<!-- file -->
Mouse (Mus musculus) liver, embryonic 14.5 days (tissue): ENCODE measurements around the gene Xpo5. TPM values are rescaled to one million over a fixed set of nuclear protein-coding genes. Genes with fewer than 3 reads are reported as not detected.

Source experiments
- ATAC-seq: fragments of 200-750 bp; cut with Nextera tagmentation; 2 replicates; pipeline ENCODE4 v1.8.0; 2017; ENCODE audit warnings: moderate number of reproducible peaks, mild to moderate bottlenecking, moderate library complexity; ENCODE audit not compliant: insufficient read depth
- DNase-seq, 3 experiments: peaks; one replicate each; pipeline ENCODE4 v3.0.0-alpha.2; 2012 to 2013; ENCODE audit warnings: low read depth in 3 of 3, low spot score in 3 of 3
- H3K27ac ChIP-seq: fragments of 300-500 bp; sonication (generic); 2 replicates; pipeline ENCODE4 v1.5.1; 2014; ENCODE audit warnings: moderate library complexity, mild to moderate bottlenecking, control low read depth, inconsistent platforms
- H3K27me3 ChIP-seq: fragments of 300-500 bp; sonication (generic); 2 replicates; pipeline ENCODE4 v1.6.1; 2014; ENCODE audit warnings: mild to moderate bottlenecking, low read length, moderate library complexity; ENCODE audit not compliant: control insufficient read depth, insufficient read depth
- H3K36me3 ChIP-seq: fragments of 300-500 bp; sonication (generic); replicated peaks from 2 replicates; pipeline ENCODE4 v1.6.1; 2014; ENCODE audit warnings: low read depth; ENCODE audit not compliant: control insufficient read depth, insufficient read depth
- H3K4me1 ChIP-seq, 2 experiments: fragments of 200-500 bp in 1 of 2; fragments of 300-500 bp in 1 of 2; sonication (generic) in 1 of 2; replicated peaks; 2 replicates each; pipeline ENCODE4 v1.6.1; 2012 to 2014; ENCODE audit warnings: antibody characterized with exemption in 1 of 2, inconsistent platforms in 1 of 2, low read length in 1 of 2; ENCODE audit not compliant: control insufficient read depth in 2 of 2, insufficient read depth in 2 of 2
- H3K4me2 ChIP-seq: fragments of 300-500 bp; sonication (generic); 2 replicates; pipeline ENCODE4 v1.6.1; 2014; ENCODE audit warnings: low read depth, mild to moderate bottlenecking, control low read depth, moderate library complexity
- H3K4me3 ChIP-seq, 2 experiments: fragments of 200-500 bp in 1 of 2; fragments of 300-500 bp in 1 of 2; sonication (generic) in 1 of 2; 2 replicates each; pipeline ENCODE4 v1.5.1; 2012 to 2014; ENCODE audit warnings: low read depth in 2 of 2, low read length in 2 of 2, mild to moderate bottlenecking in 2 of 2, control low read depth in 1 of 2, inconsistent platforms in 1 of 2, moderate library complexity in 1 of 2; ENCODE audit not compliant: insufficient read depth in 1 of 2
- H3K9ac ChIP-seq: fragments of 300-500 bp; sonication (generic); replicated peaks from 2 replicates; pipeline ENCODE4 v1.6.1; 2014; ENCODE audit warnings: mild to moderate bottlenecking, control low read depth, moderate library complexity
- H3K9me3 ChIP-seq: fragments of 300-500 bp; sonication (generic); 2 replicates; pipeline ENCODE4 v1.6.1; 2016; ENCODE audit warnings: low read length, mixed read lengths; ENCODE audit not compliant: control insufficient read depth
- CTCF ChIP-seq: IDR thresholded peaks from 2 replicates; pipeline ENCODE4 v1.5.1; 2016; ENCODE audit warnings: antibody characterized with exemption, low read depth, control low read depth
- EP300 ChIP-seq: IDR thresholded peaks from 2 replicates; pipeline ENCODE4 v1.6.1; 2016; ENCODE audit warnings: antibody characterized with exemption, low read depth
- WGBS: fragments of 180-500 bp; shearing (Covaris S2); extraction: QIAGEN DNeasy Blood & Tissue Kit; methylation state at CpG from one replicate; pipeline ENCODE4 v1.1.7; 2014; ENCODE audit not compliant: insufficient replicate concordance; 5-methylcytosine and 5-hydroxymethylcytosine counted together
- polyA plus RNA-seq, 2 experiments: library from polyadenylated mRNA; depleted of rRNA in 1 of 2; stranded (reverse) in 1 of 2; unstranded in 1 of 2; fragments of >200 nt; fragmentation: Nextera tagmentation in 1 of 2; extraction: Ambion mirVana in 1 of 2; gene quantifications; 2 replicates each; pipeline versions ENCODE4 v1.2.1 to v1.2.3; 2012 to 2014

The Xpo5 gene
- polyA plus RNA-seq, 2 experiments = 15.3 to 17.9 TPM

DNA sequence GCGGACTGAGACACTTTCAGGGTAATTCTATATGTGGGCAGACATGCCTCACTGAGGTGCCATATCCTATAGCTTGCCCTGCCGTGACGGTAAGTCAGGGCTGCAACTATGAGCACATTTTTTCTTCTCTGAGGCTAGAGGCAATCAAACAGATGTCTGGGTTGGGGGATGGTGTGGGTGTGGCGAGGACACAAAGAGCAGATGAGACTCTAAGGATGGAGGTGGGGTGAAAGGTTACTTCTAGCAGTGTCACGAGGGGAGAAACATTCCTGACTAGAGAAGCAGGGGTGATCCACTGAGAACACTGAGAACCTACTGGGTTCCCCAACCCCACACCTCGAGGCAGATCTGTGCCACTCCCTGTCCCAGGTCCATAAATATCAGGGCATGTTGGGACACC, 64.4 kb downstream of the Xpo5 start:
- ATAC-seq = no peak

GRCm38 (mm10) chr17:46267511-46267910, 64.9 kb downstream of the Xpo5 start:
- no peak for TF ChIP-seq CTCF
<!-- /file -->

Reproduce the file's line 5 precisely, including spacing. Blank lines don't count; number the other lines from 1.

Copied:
- H3K27ac ChIP-seq: fragments of 300-500 bp; sonication (generic); 2 replicates; pipeline ENCODE4 v1.5.1; 2014; ENCODE audit warnings: moderate library complexity, mild to moderate bottlenecking, control low read depth, inconsistent platforms